However, not everyone gave up on DDP and with good reason. DDP has some advantages over a master CD. First, it reduces a step in the manufacturing process. Audio Master CDs must be read at the plant and made into a DDP for pressing. Supplying a client-approved DDP removes one layer (and chance for errors) from the equation. Second, DDPs are written as data, with better error detection and correction routines than those used for audio CDs. A third advantage comes from sending a compressed DDP or DDP with a CRC checksum to the plant. The plant can verify that the DDP is a 100% bit-for-bit copy of what's on the mastering house's hard drive. You can't do that with an audio CD. (To be fair, the number of CDs released using Master CDs is insanely large. And the vast majority of those releases had zero technical issues.)
Sonoris DDP Player supports both Windows and Mac OS X operating systems. Although there was a minor driver glitch with certain Apple burners, DDP Player has been rock-solid throughout testing and implementation phases. Even users with little computer experience can install, open, and load their DDP in a few minutes.
My concerns with this application are minor. First, the menu terms Import and Export have been confusing to users in USA, who have been trained by Microsoft to look for commands like Open or Burn. Another small issue deals with how ISRC codes are displayed on the track grid. Per the Red Book Standard, the ISRC is written at the first flag of a given track. This sometimes leads to confusion. For example, track 1 must have a 2 second pause index before the start-of-track marker. Thus, the ISRC for the first song displays on the 2 second pause line instead of the track 1 start line. Likewise, any time there is a pause between songs, the ISRC will be displayed on the pause marker line instead of the track title line. While this makes perfect sense to those of us on the technical side of the art, it is confusing to artists. Every time I've had a client with ISRC allocations, they have complained that they did not understand why the codes show up with some songs sometimes and on pauses other times. My thought is Sonoris could either go through a big recode that forces the ISRC to go alongside the song name (which would be imprecise according to the standard) or add a note on the audition screen that warns users that ISRCs must appear on the first flag of a track, which may or may not be the same line where the track name is. (At press time, Sonoris informed me that they are working on enhancements to the graphic user interface to decrease confusion over ISRC placement.)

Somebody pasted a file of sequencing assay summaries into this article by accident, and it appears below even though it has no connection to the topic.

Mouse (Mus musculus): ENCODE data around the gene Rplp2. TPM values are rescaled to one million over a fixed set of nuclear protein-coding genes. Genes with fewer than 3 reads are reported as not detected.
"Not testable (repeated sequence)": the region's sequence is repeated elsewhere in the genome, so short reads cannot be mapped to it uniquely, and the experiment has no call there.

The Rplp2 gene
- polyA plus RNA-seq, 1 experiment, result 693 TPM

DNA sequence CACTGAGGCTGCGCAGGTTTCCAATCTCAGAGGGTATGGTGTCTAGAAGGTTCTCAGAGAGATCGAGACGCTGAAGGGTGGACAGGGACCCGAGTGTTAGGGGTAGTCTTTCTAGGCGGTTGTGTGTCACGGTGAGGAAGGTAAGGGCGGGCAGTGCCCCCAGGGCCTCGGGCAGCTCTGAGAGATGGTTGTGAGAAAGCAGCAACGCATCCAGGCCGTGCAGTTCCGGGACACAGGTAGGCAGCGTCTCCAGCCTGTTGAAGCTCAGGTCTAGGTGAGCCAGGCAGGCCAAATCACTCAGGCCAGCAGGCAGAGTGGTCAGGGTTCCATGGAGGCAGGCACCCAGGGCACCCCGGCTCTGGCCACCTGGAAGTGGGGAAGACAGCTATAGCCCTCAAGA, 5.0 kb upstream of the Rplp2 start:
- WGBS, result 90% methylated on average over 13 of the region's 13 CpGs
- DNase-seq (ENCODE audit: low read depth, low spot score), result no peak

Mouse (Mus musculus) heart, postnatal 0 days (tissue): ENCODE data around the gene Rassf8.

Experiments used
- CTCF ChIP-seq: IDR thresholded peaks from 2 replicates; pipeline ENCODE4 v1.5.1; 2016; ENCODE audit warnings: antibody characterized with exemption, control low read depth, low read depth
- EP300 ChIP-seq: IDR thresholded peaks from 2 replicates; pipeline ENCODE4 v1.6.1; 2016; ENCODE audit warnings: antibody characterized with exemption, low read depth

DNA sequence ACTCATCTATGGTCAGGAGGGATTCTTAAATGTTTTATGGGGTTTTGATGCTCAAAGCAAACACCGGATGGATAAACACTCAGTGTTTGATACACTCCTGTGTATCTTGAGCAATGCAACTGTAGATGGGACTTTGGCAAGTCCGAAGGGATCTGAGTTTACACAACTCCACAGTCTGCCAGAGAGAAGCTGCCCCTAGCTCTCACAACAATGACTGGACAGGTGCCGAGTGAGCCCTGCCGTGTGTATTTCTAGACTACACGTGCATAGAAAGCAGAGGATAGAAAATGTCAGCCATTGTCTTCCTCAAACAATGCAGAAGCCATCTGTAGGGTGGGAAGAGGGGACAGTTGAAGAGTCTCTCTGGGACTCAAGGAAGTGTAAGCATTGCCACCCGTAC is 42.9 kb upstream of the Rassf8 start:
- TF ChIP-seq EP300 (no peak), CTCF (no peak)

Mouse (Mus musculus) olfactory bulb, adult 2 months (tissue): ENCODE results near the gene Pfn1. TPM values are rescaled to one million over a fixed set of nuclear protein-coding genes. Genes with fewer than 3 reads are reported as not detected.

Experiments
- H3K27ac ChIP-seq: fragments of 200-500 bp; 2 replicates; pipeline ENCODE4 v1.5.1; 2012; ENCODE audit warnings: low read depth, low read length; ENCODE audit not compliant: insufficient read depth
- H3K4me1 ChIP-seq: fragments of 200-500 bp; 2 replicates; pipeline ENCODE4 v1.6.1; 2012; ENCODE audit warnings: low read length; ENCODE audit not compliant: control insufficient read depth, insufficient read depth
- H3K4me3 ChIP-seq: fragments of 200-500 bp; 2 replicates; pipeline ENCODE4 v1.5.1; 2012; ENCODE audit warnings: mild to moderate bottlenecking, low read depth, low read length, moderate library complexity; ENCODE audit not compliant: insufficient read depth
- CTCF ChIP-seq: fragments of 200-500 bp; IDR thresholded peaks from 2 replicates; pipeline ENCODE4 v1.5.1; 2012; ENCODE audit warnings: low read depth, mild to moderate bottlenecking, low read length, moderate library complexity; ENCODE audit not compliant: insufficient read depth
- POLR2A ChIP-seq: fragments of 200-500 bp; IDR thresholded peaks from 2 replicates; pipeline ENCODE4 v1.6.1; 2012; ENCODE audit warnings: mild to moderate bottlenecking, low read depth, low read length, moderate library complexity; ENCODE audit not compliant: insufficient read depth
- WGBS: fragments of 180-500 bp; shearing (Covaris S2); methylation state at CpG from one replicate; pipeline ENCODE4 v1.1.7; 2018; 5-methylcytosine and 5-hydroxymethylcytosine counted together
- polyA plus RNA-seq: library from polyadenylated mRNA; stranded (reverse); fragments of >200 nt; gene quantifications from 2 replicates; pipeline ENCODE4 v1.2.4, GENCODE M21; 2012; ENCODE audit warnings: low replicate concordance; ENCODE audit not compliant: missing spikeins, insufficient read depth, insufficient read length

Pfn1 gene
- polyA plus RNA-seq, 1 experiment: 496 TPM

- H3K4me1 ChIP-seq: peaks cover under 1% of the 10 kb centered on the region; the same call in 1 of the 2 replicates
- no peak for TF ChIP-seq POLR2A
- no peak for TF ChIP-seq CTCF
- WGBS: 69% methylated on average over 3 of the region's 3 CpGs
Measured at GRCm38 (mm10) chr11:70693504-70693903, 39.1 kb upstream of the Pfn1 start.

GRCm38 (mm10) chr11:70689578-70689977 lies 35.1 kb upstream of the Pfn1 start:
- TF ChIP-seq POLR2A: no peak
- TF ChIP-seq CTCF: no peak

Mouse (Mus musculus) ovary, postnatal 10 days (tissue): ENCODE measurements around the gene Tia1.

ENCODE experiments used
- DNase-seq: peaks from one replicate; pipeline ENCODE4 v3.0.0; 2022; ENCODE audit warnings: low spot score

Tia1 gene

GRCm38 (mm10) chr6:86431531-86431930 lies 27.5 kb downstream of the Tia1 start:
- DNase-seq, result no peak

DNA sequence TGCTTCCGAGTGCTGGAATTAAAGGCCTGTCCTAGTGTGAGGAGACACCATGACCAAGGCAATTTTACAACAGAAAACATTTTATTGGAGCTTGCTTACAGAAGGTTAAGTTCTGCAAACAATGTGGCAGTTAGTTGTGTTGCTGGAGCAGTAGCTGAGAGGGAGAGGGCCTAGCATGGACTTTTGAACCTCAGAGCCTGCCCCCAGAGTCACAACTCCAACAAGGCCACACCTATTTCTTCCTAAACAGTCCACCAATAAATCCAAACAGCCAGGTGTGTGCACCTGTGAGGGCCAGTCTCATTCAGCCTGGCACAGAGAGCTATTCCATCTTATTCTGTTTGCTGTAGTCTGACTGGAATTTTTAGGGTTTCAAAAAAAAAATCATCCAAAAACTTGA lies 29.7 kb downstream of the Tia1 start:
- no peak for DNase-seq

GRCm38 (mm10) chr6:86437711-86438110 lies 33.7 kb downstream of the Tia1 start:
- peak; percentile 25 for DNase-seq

Users have also had every kind of "how do I do this?" question. But Sonoris includes a well-documented help section that answers just about every question someone might have. If people would only Read the Furnished Manual (RTFM)! There is also a video tutorial page on the Sonoris website, with new content being added frequently.
My clients have been very pleased with DDP Player. In particular, those with specific sequencing requests are most impressed. DDP Player OEM provides a level of certainty that their manufactured CDs will play the way they intended it to play. Short of creating a custom-coded solution or having clients that have professional studios (so you could send them your project files), I can't think of a better way to offer reference masters for approval. A fully functional 10-day demo can be found on the Sonoris website.($367 direct, $123 for Security Option)

Tape Op is a bi-monthly magazine devoted to the art of record making.